Sunday, May 31, 2020

Paying Tax On Borrowed Money


I am looking at a Tax Court case where the IRS was chasing almost two-thirds of a million dollars. It involves an attorney and something called “litigation support agreements.”

There is a term you do not hear every day.

The taxpayer is a class-action lawyer.

You see, in a class action, the law firm sues on behalf of a group – or class - of affected parties. Perhaps numerous people were affected by a negligent act, for example, but there is not enough there for any one person to pursue litigation individually. Combine them, however, and you have something.

Or the lawsuit can be total malarkey and the law firm is seeking a payday, with little to no regard to the “class” it allegedly represents.

Ultimately, a class action is a tool that can be used for good or ill, and its fate depends upon the intent and will of its wielder.

Let get’s back to our taxpayer.

It takes money to pursue these cases. One has to bring in experts. There can be depositions, travel, cross-examinations. This takes money, and we already mentioned that a reason for class action is that no one person has enough reason – including money – to litigate on his/her own power.

Did you know there are people out there who will play bank with these cases? That is what “litigation support agreements” are. Yep, somebody loans money to the law firm, and – if the case hits – they get a very nice payoff on their loan. If the case fails, however, they get nothing. High risk: high reward. It’s like going to Vegas.

The taxpayer received over $1.4 million of these loans over a couple of years.

Then IRS came in.

Why?

I see two reasons, but I flat-out believe that one reason was key.

The taxpayer left the $1.4 million off his tax return as taxable income. The taxpayer thought he had a good reason for doing so: the $1.4 million represented loan monies, and it is long-standing tax doctrine that one (generally) cannot have income by borrowing money. Why? Because one has to pay it back, that is why. You are not going to get rich by borrowing money.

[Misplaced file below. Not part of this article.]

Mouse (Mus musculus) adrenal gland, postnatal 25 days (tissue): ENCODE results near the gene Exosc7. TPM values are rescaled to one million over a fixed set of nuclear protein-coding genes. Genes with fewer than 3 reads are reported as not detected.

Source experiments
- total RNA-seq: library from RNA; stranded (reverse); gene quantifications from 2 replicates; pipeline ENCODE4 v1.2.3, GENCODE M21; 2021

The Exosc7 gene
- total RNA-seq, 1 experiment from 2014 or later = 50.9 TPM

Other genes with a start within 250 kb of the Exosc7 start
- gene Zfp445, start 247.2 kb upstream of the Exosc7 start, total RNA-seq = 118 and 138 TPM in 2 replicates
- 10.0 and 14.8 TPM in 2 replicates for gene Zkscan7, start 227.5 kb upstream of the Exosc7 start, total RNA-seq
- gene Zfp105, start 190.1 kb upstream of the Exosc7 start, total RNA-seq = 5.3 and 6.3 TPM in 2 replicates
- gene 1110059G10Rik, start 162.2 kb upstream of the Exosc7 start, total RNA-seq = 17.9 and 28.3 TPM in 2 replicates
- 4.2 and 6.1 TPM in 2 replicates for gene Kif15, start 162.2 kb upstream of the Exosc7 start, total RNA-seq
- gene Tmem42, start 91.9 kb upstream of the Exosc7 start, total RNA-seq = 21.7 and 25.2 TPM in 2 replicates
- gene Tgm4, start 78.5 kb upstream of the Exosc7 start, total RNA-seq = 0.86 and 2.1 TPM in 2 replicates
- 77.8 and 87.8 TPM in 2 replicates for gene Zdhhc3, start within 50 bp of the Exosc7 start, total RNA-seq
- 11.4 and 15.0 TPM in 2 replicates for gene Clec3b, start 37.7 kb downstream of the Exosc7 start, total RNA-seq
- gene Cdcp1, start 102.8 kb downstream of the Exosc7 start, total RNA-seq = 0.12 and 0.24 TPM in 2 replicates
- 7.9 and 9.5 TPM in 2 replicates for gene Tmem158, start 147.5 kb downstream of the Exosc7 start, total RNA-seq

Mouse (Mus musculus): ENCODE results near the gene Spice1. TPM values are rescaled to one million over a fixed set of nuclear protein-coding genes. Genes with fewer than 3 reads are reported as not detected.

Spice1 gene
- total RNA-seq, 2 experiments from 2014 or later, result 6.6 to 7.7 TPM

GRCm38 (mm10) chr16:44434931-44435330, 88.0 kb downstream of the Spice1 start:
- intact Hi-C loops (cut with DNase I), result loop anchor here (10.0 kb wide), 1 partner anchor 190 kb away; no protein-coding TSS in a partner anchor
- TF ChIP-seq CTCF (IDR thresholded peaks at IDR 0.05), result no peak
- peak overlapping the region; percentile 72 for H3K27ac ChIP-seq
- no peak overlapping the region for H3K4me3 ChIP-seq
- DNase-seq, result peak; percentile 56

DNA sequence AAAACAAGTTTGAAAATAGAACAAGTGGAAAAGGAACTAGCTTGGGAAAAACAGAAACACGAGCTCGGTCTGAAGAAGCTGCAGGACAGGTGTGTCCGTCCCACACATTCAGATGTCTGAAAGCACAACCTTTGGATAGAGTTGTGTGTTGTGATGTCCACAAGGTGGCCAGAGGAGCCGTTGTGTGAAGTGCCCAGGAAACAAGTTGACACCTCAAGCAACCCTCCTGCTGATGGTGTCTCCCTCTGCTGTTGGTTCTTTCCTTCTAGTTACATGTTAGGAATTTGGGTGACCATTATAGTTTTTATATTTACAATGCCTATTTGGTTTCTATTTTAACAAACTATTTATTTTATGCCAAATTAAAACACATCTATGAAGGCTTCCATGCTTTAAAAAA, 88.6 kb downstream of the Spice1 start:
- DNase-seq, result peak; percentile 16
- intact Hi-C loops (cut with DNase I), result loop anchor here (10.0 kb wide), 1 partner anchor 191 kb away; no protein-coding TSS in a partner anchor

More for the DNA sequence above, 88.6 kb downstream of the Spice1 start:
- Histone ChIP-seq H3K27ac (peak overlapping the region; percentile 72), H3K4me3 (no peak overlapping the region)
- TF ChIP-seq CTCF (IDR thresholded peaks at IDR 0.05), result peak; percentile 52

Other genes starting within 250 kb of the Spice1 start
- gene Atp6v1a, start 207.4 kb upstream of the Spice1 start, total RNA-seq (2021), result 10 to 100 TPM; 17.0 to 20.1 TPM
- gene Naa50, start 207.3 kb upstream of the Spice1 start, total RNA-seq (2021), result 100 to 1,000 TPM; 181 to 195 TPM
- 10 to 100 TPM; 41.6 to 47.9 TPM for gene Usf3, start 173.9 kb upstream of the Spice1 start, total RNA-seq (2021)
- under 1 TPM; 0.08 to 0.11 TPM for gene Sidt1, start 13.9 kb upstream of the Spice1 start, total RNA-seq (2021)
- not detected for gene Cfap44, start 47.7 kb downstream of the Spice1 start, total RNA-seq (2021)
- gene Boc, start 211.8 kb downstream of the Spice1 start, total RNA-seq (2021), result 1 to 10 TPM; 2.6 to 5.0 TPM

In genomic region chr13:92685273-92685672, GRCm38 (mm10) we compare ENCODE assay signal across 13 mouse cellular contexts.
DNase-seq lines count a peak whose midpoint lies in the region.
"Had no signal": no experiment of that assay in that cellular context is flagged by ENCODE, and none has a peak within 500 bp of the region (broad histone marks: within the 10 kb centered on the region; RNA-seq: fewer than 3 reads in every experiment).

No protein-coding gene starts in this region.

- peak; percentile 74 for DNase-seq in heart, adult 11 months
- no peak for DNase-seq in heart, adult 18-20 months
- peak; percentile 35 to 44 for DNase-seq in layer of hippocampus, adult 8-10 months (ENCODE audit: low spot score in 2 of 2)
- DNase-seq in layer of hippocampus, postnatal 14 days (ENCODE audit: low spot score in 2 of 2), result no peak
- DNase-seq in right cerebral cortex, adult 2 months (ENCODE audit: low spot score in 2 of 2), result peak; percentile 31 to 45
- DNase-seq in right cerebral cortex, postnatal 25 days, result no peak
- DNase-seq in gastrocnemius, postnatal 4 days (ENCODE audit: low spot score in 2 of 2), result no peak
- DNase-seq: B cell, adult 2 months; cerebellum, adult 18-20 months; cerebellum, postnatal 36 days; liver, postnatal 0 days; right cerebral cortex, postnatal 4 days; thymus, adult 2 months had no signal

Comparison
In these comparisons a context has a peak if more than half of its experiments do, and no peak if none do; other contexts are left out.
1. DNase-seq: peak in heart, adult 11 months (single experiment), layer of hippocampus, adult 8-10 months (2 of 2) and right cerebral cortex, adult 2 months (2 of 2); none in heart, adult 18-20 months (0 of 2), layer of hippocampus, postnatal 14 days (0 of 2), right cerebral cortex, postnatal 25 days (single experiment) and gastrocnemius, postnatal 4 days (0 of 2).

There are variations, though. It is also tax doctrine that one can have income when a lender forgives one’s debt. That is why banks issue Forms 1099-C (Cancellation of Debt) when they write-off someone’s credit card. How is it income? Because one is ahead by not having to pay it back.

Our taxpayer had different loan deals and agreements going, but here is representative language for one litigation support agreement:
… shall be a litigation support payment to [XXX] made on a nonrecourse basis and is used to pay for all time and expenses incurred by [XXX} in pursuant [sic] of this litigation. Said payment shall be repaid to …. at the successful conclusion of this litigation with annual interest to be paid as simple interest at the rate of …. as of the date of concluding this litigation.”
Let’s see: there is reference to repayment and an interest rate.

Good: sounds like a loan.

So where is the problem?

Let’s look at the term “nonrecourse.” In general, nonrecourse means that – if the loan fails – the lender can pursue any collateral or security under the loan. What the lender cannot do, however, is go after the borrower personally. Say I borrow a million dollars nonrecourse on a California house that subsequently declines in value to $300 grand. I can just mail the keys back to the lender and walk away without the lender able to chase me down. I am trying to divine what the broader consequence to society could possibly be if numerous people did this, but of course that is silly and could never happen.

Still, nonrecourse loans happen all the time. They should not be fatal, as I am technically still obligated on the loan - at least until the time I mail back the keys.

Let’s look at the next phrase: “successful conclusion of this litigation.”

When are you on the hook for this loan?

I would argue that you are on the hook upon “successful conclusion of this litigation.”

When are you not on the hook?

I would say any time prior to then.

The loan becomes a loan – not at the time of lending – but in the future upon occurrence of a distinguishable event.

The IRS was arguing that the taxpayer received $1.4 million for which he was not liable. He might be liable at a later time - perhaps when the universe begins to cool or the Browns win a Super Bowl – but not when that cash hit his hand.

Granted, chances are good that whoever lent $1.4 would pursue tort action if the taxpayer skipped town and sequestered on an island for a few years, but that would be a different legal action. Whoever put up the money might sue for fraud, nonperformance or malfeasance, but not because the taxpayer was liable for the debt. 

Let’s go back: what keeps one from having income when he/she borrows money?

Right: the obligation to pay it back.

So who did not have an obligation to pay it back?

The taxpayer, that’s who.

The IRS won the case. Still, what bothered me is why the IRS would go after this guy so aggressively. After all, give this arrangement a few years and it will resolve itself. The law firm receives money; the law firm spends money. When it is all said and done, the law firm will burn through all the money, leaving no “net money” for the IRS to tax.

So what fired up the IRS?

The taxpayer filed for bankruptcy.

Before burning through the money.

Meaning there was “net money” left.

He was depriving the IRS of its cut.

There is the overwhelming reason I see.

Our case this time was Novoselsky v Commisioner.

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